In Friday's speech at George Mason University, President Obama slammed as one of the "crazy things" conservatives said about his health-care effort was that it would offer federal insurance coverage to illegal aliens. On Friday night's All Things Considered newscast on National Public Radio, reporter David Welna's story underlined that liberals like Rep. Luis Gutierrez expected exactly that, but are now hoping that an amnesty bill will make them eligible instead. But Welna sought out no opponents of illegal immigration for comment.

Worse, Welna predicted a large "pro-immigrant activist" protest turnout on Sunday, in advance:

The renewed effort to move immigration legislation comes as thousands of pro-immigrant activists plan to march on the Capitol this Sunday as the final showdown on health care begins in the House.



As Brian Williams hailed Patrick Kennedy’s "gripping" attack on the media for ignoring yesterday’s House debate on Afghanistan, perhaps Kennedy should be offering an apology to his fellow liberals at National Public Radio. On Wednesday’s night’s All Things Considered, NPR reporter Andrea Seabrook hailed the debate, and even though Kennedy’s "anti-war" side lost by almost 6 to 1 (356 to 65), NPR’s soundbite count was far different: three for "peace," two for "war."

Seabrook seemed thrilled that Kucinich had pressed this rather pointless debate. She concluded that it was "elemental," where the peaceniks could just talk of peace:

The most striking thing about the debate today was that the House was having it at all. This is the first time since Congress voted to authorize the war in 2001 that there's been a clear debate about the policy. In previous debates, the war policy was always connected to its funding. So, if lawmakers didn't support the war, they would have to vote against a bill that included support for the troops. That's a tough position for an elected official whose charge, in part, is to deploy the armed forces responsibly.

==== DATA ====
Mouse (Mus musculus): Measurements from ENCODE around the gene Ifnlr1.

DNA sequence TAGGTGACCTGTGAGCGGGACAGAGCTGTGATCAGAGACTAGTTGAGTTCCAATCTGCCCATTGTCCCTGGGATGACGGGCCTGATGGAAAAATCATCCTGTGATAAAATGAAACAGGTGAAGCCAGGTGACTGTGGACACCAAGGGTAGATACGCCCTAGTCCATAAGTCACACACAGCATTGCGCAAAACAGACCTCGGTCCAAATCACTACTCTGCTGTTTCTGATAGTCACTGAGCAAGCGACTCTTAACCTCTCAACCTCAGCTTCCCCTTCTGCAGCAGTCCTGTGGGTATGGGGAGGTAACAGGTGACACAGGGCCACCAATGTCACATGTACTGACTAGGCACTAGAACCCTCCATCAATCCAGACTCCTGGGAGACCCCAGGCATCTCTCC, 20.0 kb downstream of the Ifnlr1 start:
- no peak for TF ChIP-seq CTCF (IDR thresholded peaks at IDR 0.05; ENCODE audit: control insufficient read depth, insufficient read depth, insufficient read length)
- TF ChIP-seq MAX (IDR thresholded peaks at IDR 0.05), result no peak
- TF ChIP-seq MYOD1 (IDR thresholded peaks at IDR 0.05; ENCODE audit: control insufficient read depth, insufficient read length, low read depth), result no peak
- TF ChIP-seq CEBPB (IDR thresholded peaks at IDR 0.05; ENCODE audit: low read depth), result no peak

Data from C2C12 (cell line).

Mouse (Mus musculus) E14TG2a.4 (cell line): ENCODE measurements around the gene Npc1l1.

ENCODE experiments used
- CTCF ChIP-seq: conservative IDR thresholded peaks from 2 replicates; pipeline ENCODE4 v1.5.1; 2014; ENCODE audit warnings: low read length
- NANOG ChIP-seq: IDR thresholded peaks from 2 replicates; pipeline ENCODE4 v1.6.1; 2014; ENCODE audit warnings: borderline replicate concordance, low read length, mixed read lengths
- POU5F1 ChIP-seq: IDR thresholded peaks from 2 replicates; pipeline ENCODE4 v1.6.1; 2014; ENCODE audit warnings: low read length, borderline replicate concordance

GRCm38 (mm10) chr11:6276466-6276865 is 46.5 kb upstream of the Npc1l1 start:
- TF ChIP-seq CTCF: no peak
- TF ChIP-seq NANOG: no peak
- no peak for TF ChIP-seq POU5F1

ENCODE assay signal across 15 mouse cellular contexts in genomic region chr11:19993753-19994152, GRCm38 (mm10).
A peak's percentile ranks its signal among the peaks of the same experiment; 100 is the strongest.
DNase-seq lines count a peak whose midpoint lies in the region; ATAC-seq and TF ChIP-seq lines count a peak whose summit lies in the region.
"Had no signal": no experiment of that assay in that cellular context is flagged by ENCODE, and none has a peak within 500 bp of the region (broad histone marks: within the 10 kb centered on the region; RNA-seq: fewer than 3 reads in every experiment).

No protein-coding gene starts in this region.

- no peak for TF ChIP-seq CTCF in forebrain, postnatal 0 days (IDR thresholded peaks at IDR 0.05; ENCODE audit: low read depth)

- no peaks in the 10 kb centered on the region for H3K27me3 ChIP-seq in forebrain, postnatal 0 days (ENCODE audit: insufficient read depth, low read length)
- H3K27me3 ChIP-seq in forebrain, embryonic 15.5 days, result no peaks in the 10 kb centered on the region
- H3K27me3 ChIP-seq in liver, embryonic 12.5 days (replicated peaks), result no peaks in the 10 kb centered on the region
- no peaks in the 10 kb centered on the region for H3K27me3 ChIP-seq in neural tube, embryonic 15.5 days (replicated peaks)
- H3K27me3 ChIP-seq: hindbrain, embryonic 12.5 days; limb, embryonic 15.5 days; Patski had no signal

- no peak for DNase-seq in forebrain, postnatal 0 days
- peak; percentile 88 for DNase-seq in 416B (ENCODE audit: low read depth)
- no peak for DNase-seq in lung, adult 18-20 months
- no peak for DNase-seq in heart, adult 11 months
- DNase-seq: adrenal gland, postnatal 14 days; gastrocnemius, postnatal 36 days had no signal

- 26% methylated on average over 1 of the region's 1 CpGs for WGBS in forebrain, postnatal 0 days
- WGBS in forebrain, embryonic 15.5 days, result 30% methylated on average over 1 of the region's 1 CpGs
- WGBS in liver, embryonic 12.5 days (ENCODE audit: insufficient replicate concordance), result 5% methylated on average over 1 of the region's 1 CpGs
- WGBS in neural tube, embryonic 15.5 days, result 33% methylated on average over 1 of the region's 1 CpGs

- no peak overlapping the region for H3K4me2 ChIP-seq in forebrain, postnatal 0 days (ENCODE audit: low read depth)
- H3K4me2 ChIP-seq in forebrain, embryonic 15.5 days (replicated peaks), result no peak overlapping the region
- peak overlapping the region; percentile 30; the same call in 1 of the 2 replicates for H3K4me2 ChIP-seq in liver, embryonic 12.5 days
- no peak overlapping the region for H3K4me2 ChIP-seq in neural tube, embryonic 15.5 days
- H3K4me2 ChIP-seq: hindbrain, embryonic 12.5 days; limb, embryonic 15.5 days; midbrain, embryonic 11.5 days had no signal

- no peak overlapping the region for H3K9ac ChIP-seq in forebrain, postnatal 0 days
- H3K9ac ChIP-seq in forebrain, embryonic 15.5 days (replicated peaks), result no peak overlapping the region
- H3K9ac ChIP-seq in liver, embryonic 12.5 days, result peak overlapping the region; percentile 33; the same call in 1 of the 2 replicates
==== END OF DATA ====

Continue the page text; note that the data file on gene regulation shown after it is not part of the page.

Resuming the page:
Robert Siegel, an anchor of NPR’s evening newscast All Things Considered, had an emotional response on Wednesday night as Pew pollster Andrew Kohut described how young adults voted heavily for Obama and call themselves liberals, are less "militaristic" and less religious: "Who raised these terrific kids, Andy?" The men laughed.

The Pew Research Center studied the "millennials," those aged 18 to 29 who did much growing up in the first decade of the new century. Here’s how the discussion unfolded:

SIEGEL: Give us a thumbnail sketch of the millennials.

KOHUT: They're Democratic. They voted very heavily for Barack Obama. They're a little less supportive of Obama today, but still - compared to other generations - they are more supportive of the Democratic Party. They're more supportive of Barack Obama.

They call themselves liberals. Yes, they use the L-word. Twenty-nine percent of them say they're liberals. Less than 20 percent of all of the other generations say that. They're very tolerant of gays and race...



National Public Radio covered the "Code Red" protests against liberal health "reform" plans on Tuesday night’s All Things Considered newscast, but the tone wasn’t loaded with respect.